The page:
Paracrystalline materials such as the transitional aluminas also have a wide distribution of pore sizes, but better defined X-ray diffraction patterns usually consisting of a few broad peaks. The microstructure of these materials consists of tiny crystalline regions of condensed alumina phases and the porosity of the materials results from irregular voids between these regions (K. Wefers and Chanakya Misra, "Oxides and Hydroxides of Aluminum", Technical Paper No. 19 Revised, Alcoa Research Laboratories, p. 54-59, 1987). Since, in the case of either material, there is no long range order controlling the sizes of pores in the material, the variability in pore size is typically quite high. The sizes of pores in these materials fall into a regime called the mesoporous range, which, for the purposes of this application, is from about 13 to 200 Argstroms.

In sharp contrast to these structurally ill-defined solids are materials whose pore size distribution is very narrow because it is controlled by the precisely repeating crystalline nature of the materials' microstructure. These materials are called "molecular sieves", the most important examples of which are zeolites.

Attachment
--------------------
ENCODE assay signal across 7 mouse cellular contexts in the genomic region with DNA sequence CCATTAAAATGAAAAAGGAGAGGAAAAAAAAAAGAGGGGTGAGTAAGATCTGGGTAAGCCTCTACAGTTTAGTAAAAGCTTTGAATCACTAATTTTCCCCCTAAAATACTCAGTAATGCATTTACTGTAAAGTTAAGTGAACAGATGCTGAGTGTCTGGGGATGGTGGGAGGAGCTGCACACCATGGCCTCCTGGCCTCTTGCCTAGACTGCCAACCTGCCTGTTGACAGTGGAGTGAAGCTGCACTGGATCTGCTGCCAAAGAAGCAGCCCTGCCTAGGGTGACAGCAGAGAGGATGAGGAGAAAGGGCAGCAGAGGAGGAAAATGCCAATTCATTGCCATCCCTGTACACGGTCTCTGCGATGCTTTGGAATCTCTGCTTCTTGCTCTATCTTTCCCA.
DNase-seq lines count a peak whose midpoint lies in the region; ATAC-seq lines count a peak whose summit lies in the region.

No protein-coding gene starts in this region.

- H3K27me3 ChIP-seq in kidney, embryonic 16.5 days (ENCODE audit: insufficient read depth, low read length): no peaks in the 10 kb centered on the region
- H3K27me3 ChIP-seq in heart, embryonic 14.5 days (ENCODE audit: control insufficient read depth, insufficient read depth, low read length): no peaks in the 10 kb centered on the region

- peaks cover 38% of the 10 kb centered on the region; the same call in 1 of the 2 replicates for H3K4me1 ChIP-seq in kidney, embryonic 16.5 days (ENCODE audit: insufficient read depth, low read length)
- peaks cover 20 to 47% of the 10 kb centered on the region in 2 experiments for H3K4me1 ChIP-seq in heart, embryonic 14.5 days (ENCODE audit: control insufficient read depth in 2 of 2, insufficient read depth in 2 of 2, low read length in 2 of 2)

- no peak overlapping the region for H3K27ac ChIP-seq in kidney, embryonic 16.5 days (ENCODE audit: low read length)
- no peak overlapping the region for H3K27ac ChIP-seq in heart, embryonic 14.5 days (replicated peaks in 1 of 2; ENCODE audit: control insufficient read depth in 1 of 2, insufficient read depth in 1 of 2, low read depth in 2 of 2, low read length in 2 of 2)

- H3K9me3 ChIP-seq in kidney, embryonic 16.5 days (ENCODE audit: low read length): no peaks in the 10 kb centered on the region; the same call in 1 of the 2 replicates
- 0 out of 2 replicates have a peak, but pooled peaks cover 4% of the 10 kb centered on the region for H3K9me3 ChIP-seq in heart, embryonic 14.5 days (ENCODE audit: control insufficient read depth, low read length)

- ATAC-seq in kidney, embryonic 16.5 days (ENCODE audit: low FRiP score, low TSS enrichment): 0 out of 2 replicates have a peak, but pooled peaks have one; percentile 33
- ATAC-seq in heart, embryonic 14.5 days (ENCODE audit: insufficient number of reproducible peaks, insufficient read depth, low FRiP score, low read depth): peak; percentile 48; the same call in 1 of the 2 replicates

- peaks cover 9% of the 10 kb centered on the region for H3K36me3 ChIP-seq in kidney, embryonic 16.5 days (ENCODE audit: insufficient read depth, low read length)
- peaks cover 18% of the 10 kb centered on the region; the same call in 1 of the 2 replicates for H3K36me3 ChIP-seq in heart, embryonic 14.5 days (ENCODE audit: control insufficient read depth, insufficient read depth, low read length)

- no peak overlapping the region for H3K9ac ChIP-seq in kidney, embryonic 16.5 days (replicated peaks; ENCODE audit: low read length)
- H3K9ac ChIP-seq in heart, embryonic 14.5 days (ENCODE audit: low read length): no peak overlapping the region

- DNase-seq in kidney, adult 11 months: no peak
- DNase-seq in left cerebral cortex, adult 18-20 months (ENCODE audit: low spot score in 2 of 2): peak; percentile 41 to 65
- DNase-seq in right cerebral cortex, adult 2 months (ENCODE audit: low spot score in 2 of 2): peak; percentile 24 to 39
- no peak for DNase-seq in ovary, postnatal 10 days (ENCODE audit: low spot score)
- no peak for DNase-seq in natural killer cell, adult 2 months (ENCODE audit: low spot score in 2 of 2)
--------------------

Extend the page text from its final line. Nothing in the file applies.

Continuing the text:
Zeolites, both natural and synthetic, have been demonstrated in the past to have catalytic properties for various types of hydrocarbon conversion. Certain zeolitic materials are ordered, porous crystalline aluminosilicates having a definite crystalline structure as determined by X-ray diffraction, within which there are a large number of smaller cavities which may be interconnected by a number of still smaller channels or pores. These cavities and pores are uniform in size within a specific zeolitic material. Since the dimensions of these pores are such as to accept for adsorption molecules of certain dimensions while rejecting those of larger dimensions, these materials are known as "molecular sieves" and are utilized in a variety of ways to take advantage of these properties.